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Publication numberUS5139797 A
Publication typeGrant
Application numberUS 07/515,868
Publication dateAug 18, 1992
Filing dateApr 27, 1990
Priority dateApr 27, 1990
Fee statusLapsed
Publication number07515868, 515868, US 5139797 A, US 5139797A, US-A-5139797, US5139797 A, US5139797A
InventorsRobert Huzinec, Terry Schindeldecker
Original AssigneeLeaf, Inc.
Export CitationBiBTeX, EndNote, RefMan
External Links: USPTO, USPTO Assignment, Espacenet
Food containing aspartame and an ingestibel, hydratable, hydrophilic metal salt to prevent decomposition of aspartame
US 5139797 A
Abstract
Compositions and matrices comprising aspartame, microcrystalline cellulose and glycerin which stabilize the aspartame against decomposition are disclosed. Also disclosed are compositions and matrices comprising an ingestible anhydrous metal salt, aspartame and glycerine which stabilize the aspartame against decomposition. These compositions and matrices are useful in various comestibles, particularly chewing gum, and prolong the sweetness shelf life of the comestible incorporating them.
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Claims(45)
What is claimed is:
1. A comestible which comprises aspartame as a sweetener and an effective amount of an ingestible hydrotable hygroscopic metallic salt to stabilize the aspartame against decomposition.
2. The comestible of claim 1 wherein the metallic salt is aluminum sulfate.
3. The comestible of claim 1 wherein the metallic salt is calcium chloride.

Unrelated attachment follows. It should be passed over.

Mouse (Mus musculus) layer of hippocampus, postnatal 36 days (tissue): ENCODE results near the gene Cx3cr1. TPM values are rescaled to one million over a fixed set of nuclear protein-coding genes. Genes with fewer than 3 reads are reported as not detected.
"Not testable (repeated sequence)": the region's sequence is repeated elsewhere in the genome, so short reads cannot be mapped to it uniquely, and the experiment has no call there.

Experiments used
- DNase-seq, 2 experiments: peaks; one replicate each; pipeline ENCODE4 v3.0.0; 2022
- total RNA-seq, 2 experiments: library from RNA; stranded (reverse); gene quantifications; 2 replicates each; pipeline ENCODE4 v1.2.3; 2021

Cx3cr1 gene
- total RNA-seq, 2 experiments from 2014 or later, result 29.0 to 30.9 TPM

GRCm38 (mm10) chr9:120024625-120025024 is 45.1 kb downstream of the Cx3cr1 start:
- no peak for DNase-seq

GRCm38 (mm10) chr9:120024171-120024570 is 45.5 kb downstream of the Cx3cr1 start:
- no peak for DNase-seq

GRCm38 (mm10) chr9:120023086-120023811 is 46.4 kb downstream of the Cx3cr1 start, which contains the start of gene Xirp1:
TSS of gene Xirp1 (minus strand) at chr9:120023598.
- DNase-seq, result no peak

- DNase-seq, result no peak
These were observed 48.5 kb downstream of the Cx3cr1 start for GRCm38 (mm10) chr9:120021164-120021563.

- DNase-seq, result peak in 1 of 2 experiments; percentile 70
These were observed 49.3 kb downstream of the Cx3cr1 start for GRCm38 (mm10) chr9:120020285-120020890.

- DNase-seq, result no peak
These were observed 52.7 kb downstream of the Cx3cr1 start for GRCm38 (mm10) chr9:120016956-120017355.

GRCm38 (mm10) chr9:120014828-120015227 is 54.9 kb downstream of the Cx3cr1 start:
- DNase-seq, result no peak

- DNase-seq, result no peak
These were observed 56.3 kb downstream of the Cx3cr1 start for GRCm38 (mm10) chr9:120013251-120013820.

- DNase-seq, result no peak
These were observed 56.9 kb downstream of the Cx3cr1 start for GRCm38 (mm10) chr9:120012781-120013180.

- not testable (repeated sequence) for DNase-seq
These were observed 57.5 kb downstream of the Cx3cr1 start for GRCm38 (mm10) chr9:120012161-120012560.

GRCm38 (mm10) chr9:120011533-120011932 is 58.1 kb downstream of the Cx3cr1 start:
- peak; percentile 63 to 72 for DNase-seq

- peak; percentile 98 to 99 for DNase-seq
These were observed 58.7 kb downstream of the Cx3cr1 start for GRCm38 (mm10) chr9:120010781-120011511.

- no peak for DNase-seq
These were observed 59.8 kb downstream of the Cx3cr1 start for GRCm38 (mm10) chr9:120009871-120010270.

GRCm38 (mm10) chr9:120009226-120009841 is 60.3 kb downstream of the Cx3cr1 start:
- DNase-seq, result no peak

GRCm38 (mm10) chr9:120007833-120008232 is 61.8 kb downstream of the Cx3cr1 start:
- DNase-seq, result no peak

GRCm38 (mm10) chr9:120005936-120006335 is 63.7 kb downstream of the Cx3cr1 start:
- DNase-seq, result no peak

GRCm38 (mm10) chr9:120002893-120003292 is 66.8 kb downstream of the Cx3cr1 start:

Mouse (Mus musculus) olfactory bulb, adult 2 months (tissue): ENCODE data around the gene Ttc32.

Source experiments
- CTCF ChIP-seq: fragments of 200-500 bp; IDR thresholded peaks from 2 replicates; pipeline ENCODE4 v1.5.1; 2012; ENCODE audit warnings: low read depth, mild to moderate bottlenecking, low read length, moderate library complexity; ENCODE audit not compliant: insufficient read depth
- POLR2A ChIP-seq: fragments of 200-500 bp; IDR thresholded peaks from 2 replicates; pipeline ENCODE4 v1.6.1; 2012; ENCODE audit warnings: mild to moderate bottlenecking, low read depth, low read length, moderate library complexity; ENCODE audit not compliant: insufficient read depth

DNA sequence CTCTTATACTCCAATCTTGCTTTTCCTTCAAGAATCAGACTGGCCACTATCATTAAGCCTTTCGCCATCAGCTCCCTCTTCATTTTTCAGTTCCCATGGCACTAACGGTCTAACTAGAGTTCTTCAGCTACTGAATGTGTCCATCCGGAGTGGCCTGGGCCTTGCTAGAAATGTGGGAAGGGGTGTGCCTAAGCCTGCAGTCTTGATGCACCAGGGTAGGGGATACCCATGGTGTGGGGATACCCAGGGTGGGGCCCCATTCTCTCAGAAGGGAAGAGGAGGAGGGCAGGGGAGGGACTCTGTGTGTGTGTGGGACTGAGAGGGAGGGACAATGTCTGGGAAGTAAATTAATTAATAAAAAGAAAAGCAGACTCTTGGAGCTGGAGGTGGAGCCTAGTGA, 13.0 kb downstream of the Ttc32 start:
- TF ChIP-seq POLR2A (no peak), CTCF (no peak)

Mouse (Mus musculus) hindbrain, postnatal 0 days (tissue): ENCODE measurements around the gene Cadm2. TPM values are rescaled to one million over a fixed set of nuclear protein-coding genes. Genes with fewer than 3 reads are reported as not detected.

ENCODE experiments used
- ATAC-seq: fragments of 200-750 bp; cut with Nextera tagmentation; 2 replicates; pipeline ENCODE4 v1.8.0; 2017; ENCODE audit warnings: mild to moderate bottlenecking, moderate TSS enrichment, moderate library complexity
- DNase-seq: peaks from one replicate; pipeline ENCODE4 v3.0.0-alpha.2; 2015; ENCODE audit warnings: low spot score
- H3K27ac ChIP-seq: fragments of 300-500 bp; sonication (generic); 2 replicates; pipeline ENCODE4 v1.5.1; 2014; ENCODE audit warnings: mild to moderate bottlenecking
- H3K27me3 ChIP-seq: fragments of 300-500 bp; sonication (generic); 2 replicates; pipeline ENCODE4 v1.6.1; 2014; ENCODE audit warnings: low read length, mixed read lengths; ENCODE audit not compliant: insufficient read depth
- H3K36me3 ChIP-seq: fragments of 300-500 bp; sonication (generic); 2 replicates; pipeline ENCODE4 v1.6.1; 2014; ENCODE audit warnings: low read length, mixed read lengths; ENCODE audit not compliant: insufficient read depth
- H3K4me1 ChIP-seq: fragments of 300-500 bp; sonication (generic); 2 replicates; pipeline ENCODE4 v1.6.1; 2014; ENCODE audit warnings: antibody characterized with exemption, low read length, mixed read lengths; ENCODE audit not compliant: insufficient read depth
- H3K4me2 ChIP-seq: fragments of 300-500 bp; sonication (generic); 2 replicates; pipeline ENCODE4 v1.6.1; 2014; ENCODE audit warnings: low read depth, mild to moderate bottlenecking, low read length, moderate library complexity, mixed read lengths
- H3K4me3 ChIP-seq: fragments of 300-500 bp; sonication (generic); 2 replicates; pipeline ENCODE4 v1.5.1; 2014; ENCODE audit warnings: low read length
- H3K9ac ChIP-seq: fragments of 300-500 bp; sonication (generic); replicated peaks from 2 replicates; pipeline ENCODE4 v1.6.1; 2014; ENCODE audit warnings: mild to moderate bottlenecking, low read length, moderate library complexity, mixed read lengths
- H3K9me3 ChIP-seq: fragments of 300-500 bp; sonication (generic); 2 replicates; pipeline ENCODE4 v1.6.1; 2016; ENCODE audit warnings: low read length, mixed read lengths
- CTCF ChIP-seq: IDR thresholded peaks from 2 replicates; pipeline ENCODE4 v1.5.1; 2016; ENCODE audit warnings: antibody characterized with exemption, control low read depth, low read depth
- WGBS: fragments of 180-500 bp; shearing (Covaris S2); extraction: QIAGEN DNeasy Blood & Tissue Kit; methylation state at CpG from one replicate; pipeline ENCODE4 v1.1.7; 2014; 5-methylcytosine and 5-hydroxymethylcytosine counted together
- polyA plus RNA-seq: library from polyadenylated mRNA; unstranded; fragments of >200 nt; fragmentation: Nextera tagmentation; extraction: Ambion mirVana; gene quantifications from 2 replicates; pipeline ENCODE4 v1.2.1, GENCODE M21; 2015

4. The comestible of claim 1 wherein said metallic salt is present in the comestible in a weight amount of from about 0.5 to about 1.5 times the weight of aspartame present in the comestible divided by its moles of water of hydration.
5. The comestible of claim 4 wherein the amount of metallic salt present is between about 0.9 to about 1.1 times the weight of aspartame present divided by its moles of water of hydration.
6. The comestible of claim 1 wherein the comestible is chewing gum.
7. A method for stabilizing aspartame against decomposition comprising forming a composition including glycerin, an effective stabilizing amount of an hydratable hygroscopic metal salt and aspartame.
8. The method of claim 7 wherein the composition is mixed to form an aerated matrix.
9. The method of claim 8 wherein the matrix has a density between about 0.2 grams per milliliter and about 0.8 grams per milliliter.
10. A method for stabilizing aspartame comprising combining a liquid binding ingredient, a hydrotable ingredient, and aspartame and mixing to form an aerated matrix having aspartame dispersed throughout the matrix.
11. The method of claim 10 which further includes the step of mixing a suspending agent with said ingredients of the matrix.
12. The method of claim 11 wherein the liquid binding ingredient comprises glycerin, the hygroscopic ingredient comprises an ingestible metal salt and the suspending agent comprises microcrystalline cellulose.